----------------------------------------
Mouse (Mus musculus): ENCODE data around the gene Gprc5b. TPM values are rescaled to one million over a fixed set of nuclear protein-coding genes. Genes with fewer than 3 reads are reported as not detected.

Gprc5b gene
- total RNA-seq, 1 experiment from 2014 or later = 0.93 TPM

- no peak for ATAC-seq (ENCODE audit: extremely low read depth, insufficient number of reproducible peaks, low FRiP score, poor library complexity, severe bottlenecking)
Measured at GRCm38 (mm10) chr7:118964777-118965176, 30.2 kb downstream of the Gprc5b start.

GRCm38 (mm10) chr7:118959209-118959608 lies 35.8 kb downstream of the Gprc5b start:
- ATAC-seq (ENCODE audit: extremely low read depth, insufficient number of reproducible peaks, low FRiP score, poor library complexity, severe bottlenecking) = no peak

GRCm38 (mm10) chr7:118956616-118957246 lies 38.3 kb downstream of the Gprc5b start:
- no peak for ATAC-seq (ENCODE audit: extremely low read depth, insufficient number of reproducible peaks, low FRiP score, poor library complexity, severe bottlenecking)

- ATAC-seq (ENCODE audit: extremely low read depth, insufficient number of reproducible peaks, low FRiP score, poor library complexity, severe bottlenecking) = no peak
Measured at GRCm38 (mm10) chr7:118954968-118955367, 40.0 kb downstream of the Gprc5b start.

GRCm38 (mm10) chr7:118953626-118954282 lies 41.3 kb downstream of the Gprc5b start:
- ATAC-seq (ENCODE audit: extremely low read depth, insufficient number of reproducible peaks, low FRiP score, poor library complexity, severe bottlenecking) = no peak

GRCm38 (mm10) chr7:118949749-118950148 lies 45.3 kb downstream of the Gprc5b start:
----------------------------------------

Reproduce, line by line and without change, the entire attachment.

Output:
Mouse (Mus musculus): ENCODE data around the gene Gprc5b. TPM values are rescaled to one million over a fixed set of nuclear protein-coding genes. Genes with fewer than 3 reads are reported as not detected.

Gprc5b gene
- total RNA-seq, 1 experiment from 2014 or later = 0.93 TPM

- no peak for ATAC-seq (ENCODE audit: extremely low read depth, insufficient number of reproducible peaks, low FRiP score, poor library complexity, severe bottlenecking)
Measured at GRCm38 (mm10) chr7:118964777-118965176, 30.2 kb downstream of the Gprc5b start.

GRCm38 (mm10) chr7:118959209-118959608 lies 35.8 kb downstream of the Gprc5b start:
- ATAC-seq (ENCODE audit: extremely low read depth, insufficient number of reproducible peaks, low FRiP score, poor library complexity, severe bottlenecking) = no peak

GRCm38 (mm10) chr7:118956616-118957246 lies 38.3 kb downstream of the Gprc5b start:
- no peak for ATAC-seq (ENCODE audit: extremely low read depth, insufficient number of reproducible peaks, low FRiP score, poor library complexity, severe bottlenecking)

- ATAC-seq (ENCODE audit: extremely low read depth, insufficient number of reproducible peaks, low FRiP score, poor library complexity, severe bottlenecking) = no peak
Measured at GRCm38 (mm10) chr7:118954968-118955367, 40.0 kb downstream of the Gprc5b start.

GRCm38 (mm10) chr7:118953626-118954282 lies 41.3 kb downstream of the Gprc5b start:
- ATAC-seq (ENCODE audit: extremely low read depth, insufficient number of reproducible peaks, low FRiP score, poor library complexity, severe bottlenecking) = no peak

GRCm38 (mm10) chr7:118949749-118950148 lies 45.3 kb downstream of the Gprc5b start: